Each year, collegiate athletic departments that utilize federal financial aid are required by the U.S. Department of Education and the Equity in Athletics Disclosure Act (EADA) to submit a report regarding athletic staffing, participation, revenues and expenses for the previous athletic year. The Orient previously reported on Bowdoin’s data from the 2018–2019 academic year that showed a pay gap between the coaches of women’s and men’s athletic teams. The EADA report for the 2021–2022 academic year shows a decrease in this pay gap and provides insight into how Bowdoin receives and distributes its money among its 646 athletes, 31 teams and 69 coaches.
In 2021–2022, like each year before, the athletic department’s expenses were equal to its revenue of $12,613,417.
“We’re not operating in a for-profit world as it relates to the athletic operations at the College…. Traditional forms of revenue don’t necessarily apply for us. Revenue is comprised more of the support that we receive from the College to fund our operations, as well as financial contributions that we may receive from alumni friends of the College,” Ashmead White Director of Athletics Tim Ryan ’98 said.
Each year, the athletic department puts the donations it receives towards its expenses, and the College covers the rest. Ryan said that most of the donations come through the Polar Bear Athletic Fund, which raises about $150,000 each year. These funds are distributed to all of the College’s athletic programs, but donors can choose to support specific teams as well.
“We partner with the Alumni Relations and Development Office to generate support for the Polar Bear Athletic Fund,” Ryan said. “When people choose to support individual teams, we go through a process with the coaches and our administrative staff to make sure that, as we’re spending those funds, we’re doing so in an equitable way, so we don’t end up primarily spending money for one gender sport or the other.”
The report separates expenses into recruiting expenses, operating (game-day) expenses and salaries. Ryan said most of the athletic department’s expenses are related to team travel, particularly with rising transportation and hotel costs, and paying coaches. While the College provides support for most athletic travel, it has also recently started funding all travel expenses associated with spring break trips for the baseball, softball and men’s and women’s tennis teams. This is largely so those teams are able to play the number of games required for a full season.
The money allocated for each program varies, and the operating expenses per participant in 2021–2022 ranged from $755 for the men’s track and field and cross country teams to $7,554 for the men’s tennis team. The men’s lacrosse team had the highest game-day expenses at $171,137. Overall, men’s teams had a total operating expense of $858,600, and women’s teams had a total operating expense of $878,178.
The report also details the athletic department’s recruiting cost. Bowdoin spent a total of $105,464, split about evenly between men’s and women’s teams, on recruiting in 2021–2022. Comparatively, Bates College spent $95,855, and Colby College spent $172,447.
“Our recruiting expenses are largely travel related, for when coaches go away from campus to observe students playing,” Ryan said.
The disparity in recruiting costs among NESCAC schools is a relatively new trend. Up until six years ago, NESCAC schools were not permitted to spend more than $1,000 per varsity team on recruiting, meaning that Bowdoin was not permitted to spend more than $31,000 per year. Now, NESCAC schools are able to exercise agency with how much money they spend on recruitment.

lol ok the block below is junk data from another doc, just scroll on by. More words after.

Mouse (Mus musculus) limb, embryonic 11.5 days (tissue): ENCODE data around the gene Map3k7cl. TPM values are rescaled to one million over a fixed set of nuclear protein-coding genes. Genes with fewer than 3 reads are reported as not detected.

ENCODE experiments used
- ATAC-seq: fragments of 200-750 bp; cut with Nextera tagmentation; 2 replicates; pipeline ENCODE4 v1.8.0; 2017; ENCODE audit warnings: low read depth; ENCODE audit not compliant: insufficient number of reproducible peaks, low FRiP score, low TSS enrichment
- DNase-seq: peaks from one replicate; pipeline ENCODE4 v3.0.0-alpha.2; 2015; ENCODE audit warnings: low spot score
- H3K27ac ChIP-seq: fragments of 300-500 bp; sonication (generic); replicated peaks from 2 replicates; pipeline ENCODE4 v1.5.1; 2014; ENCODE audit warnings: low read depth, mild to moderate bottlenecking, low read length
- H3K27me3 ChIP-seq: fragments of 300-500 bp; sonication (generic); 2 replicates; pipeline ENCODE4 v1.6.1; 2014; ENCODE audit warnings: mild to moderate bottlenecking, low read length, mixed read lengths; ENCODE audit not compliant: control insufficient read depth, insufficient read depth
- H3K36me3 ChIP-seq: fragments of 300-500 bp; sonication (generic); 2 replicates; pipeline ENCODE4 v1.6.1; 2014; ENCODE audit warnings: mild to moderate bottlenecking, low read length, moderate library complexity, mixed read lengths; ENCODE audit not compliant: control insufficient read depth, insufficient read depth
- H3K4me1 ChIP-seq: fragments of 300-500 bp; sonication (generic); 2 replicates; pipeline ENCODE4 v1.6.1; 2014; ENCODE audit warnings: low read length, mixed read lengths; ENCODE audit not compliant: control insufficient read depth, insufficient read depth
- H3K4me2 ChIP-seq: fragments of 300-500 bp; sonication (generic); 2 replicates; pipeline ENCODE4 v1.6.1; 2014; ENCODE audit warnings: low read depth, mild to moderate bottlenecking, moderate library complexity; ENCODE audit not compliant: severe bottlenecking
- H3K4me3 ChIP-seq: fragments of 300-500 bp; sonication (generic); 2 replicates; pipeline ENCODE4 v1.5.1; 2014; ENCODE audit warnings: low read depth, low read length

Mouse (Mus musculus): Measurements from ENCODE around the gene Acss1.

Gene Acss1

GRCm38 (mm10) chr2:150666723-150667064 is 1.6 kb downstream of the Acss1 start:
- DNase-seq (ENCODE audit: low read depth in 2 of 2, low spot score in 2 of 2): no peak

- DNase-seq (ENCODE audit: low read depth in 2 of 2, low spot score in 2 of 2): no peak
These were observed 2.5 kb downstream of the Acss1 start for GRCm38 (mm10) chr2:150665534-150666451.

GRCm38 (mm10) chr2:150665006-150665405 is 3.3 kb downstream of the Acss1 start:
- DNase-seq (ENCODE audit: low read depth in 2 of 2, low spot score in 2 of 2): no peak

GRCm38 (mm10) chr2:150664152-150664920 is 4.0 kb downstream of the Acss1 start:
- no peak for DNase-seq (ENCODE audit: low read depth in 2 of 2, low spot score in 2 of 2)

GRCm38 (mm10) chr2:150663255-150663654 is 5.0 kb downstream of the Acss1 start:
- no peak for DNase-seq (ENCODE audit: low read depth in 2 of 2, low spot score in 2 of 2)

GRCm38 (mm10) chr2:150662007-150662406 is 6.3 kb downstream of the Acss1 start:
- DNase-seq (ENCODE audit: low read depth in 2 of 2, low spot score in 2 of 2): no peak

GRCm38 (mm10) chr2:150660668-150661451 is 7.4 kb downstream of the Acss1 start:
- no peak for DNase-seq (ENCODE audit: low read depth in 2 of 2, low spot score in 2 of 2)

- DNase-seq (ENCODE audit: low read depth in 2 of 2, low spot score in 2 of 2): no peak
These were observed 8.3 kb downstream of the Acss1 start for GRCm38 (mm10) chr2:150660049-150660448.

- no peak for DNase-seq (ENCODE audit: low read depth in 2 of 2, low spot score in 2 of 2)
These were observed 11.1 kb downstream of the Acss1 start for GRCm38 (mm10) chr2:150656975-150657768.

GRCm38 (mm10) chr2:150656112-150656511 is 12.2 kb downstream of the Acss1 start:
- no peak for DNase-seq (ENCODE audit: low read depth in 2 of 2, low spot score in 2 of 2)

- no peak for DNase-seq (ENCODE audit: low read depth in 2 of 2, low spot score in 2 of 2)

The largest difference between the 2018–2019 data and the latest report is the salary difference between coaches of men’s and women’s teams.
In 2018–2019, men’s teams head coaches were paid an average of $92,919 as Full Time Equivalents (FTE), which scales the actual salary a coach makes to what it would be if the coach was a full-time worker. Women’s teams head coaches were paid an average of $82,421 as FTEs. This produced a pay gap of about $10,000 between men’s and women’s teams head coaches. Assistant coaches of men’s teams were also paid about $5,000 more a year as FTEs than assistant coaches of women’s teams.
In 2021-2022, this pay gap decreased to about $7,000 for head coaches, with men’s teams coaches making an average of $101,524 as FTEs and women’s teams coaches making an average of $94,247 as FTEs. For assistant coaches, the trend flipped, with assistant coaches of women’s teams being paid $1,600 more than assistant coaches of men’s teams.
The turnover rate of assistant coaches tends to be higher than that of head coaches, which Ryan mentioned could factor into the salary changes.
Ryan said that, while the improvement is a result of the College noticing and addressing the trend, salaries rely on a variety of factors.
“Some of it is also related to the nature of construction of salaries, which speaks to the nature of position that someone is in, their experience level, the performance that they have had in their particular role,” Ryan said.
The College strives to continue its work to provide fair pay and keep track of these trends.
“Some of it is certainly our paying attention to it and making decisions being fully aware of wanting to provide an equitable pay scale for our coaches…. We have a desire to make sure we’re balancing the compensation that we provide to coaches of teams of both genders, ” Ryan said. “Every decision that we make has equity at the forefront of those conversations.”
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